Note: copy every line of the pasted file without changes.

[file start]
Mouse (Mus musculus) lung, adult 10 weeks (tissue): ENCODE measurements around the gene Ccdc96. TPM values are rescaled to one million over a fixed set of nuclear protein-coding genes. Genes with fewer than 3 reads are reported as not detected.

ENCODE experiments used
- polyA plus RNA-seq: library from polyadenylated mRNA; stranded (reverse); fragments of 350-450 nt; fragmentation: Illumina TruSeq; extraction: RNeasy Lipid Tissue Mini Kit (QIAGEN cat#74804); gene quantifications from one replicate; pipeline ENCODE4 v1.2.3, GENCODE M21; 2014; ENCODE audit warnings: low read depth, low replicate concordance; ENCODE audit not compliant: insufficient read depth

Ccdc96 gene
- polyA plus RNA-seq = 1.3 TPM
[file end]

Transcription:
Mouse (Mus musculus) lung, adult 10 weeks (tissue): ENCODE measurements around the gene Ccdc96. TPM values are rescaled to one million over a fixed set of nuclear protein-coding genes. Genes with fewer than 3 reads are reported as not detected.

ENCODE experiments used
- polyA plus RNA-seq: library from polyadenylated mRNA; stranded (reverse); fragments of 350-450 nt; fragmentation: Illumina TruSeq; extraction: RNeasy Lipid Tissue Mini Kit (QIAGEN cat#74804); gene quantifications from one replicate; pipeline ENCODE4 v1.2.3, GENCODE M21; 2014; ENCODE audit warnings: low read depth, low replicate concordance; ENCODE audit not compliant: insufficient read depth

Ccdc96 gene
- polyA plus RNA-seq = 1.3 TPM